Alnico Magnets

Alnico magnets can be manufactured in one of two ways. The most common method is by casting, but there are times when sintering is also suitable in production. Aluminium, Cobalt, Nickel, Copper and Iron are the components that make up this alloy. Due to its brittle nature, Alnico magnets are not really suitable for structural use. Despite this, it’s still a very hard substance, so drilling and machining it can be a challenge.

Regardless of the method of production (casting or sintering), it can be used for various applications in its “off the shelf” state. However, a smoother surface can be created by precision grinding, which will increase its tolerance and usefulness still further, but as you might expect, this is more expensive.

Due to the nature of production (if casting, sand moulds need to be made and if sintering, the process will need die presses), ordering a small amount of the magnets is usually cost prohibitive. It can be done, but is likely to feature increased charges or at the very least a minimum quantity order requirement.

There are various grades of Alnico available at Bunting Magnetics, although the main standard grade is Alnico 5. The different production methods will also present slightly different finishes to the magnet structure, for example, if they have been cast, there will be tiny air holes present, whereas those produced by sintering will not have these holes. They also sometimes have a protective coating added. This is generally considered unnecessary because the corrosion resistance is already very high. If not for protection, there will sometimes be a coating added to simply make it “look nicer”. The Alnico Red Magnet range is, as the name suggests, after a red coating has been added to the product.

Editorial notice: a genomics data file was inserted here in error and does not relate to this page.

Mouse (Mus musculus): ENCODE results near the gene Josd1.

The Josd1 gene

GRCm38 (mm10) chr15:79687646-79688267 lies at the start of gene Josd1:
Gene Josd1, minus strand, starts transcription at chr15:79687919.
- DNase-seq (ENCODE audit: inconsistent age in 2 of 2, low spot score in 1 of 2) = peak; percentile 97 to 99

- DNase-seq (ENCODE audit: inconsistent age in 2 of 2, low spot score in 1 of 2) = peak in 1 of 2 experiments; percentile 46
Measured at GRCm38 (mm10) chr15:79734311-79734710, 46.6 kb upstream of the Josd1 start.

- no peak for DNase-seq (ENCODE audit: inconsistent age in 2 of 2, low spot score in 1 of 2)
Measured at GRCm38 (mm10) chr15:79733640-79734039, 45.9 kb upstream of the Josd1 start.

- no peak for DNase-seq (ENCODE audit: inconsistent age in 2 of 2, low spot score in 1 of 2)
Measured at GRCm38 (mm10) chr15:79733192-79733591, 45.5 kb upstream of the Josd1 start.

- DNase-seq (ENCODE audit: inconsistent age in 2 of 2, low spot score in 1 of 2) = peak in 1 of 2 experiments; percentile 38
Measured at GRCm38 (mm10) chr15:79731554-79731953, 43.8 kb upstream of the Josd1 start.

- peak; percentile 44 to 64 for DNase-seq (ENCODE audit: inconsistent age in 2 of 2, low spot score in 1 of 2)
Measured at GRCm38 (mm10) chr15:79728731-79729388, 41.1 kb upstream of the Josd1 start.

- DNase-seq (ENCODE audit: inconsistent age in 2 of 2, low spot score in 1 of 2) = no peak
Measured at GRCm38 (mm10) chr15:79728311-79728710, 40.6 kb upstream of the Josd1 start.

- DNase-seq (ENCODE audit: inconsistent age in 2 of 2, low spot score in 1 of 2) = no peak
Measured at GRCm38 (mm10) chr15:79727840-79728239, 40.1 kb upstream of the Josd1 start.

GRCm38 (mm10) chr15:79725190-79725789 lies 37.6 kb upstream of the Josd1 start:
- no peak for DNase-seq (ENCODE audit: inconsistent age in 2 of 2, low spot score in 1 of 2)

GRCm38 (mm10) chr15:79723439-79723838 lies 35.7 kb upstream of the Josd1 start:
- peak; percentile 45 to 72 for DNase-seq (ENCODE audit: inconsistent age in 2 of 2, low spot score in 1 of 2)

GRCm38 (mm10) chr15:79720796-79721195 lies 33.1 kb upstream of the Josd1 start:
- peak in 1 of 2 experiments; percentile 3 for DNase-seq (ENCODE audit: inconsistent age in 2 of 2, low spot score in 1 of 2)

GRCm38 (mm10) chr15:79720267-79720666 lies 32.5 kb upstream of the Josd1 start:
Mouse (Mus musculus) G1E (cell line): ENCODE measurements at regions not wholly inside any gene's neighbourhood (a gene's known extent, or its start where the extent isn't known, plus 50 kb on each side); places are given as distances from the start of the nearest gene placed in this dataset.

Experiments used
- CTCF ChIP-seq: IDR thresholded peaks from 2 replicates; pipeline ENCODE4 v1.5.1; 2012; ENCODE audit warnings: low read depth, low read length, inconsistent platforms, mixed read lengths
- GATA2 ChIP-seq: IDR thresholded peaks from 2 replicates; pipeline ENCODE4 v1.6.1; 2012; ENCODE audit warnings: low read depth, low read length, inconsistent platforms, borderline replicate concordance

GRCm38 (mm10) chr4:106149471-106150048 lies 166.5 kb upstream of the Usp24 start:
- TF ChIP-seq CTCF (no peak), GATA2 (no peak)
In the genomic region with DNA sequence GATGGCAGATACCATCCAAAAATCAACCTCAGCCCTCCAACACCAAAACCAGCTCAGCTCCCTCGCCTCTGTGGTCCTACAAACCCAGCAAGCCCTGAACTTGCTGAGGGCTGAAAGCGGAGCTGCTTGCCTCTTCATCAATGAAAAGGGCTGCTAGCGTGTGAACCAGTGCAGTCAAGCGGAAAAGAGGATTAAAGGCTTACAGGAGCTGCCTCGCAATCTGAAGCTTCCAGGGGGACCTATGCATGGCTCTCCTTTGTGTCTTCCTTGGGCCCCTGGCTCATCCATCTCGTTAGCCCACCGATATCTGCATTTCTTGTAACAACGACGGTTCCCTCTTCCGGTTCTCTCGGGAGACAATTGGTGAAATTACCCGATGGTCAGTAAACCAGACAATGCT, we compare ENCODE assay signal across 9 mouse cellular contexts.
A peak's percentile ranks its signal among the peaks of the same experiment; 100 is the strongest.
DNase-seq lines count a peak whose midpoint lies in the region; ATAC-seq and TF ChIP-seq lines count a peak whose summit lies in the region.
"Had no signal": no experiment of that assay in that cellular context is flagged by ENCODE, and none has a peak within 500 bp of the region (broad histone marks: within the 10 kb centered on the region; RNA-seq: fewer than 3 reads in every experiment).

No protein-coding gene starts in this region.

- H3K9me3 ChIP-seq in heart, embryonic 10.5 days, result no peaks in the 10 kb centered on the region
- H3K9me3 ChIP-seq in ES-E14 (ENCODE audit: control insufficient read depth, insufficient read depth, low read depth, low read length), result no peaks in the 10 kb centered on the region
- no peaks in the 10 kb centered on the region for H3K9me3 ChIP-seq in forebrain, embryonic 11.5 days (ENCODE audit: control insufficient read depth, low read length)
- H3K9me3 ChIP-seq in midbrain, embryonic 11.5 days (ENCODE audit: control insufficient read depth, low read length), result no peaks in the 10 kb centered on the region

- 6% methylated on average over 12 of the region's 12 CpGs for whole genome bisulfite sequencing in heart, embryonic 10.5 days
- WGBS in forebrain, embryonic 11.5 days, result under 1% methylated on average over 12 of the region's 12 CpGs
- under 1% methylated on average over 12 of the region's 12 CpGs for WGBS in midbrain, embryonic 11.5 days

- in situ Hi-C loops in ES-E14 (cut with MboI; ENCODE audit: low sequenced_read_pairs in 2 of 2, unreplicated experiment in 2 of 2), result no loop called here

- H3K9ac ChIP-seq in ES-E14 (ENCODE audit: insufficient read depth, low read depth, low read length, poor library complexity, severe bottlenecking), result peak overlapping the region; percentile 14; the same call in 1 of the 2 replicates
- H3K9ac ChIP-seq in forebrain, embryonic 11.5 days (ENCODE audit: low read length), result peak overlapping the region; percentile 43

The high Br values present in Alnico magnets are very similar to those found in NdFeb (Neodymium Magnets) and SmCo. However, Alnico is slightly more versatile in the sense that it can be cast into different, complex shapes. In addition, it can actually be magnetised during the heat treatment stage. It is this part of the procedure, which gives Alnico its completed magnetic values. When possible and for performance purposes, it’s common for it to be magnetised during this final part of assembly in order to allow the aforementioned versatility to come into play – this is what makes the horseshoe magnet pattern a possibility.

There are many common uses for this particular kind of magnet, including things like sensors, generators, loudspeakers, electric meters and even dc motors. Alnico is likely to be suited to anything requiring high field output and operation at really high temperatures.

Alnico magnets shouldn’t really be used when temperatures exceed 500°C but are ideal for temperatures over 350°C when, in contrast, SmCo magnets migrate out of the structure at this sort of level, which actually results in an irreversible loss of magnetic output. On the other end of the scale, -75°C is deemed to be the lowest temperature for Alnico to still be 100% effective. At -190°C we begin to see permanent losses (about 10%) in performance. The actual losses for Alnico are a function of the magnet geometry, total magnetic circuit and the BH curve shape.


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